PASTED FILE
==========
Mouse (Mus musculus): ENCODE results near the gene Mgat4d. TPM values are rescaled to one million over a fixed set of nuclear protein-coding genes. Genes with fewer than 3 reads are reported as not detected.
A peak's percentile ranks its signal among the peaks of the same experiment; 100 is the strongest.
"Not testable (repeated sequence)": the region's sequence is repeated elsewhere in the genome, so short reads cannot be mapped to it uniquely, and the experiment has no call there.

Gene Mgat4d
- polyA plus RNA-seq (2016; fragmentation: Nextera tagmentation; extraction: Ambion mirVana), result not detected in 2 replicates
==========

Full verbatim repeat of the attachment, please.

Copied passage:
Mouse (Mus musculus): ENCODE results near the gene Mgat4d. TPM values are rescaled to one million over a fixed set of nuclear protein-coding genes. Genes with fewer than 3 reads are reported as not detected.
A peak's percentile ranks its signal among the peaks of the same experiment; 100 is the strongest.
"Not testable (repeated sequence)": the region's sequence is repeated elsewhere in the genome, so short reads cannot be mapped to it uniquely, and the experiment has no call there.

Gene Mgat4d
- polyA plus RNA-seq (2016; fragmentation: Nextera tagmentation; extraction: Ambion mirVana), result not detected in 2 replicates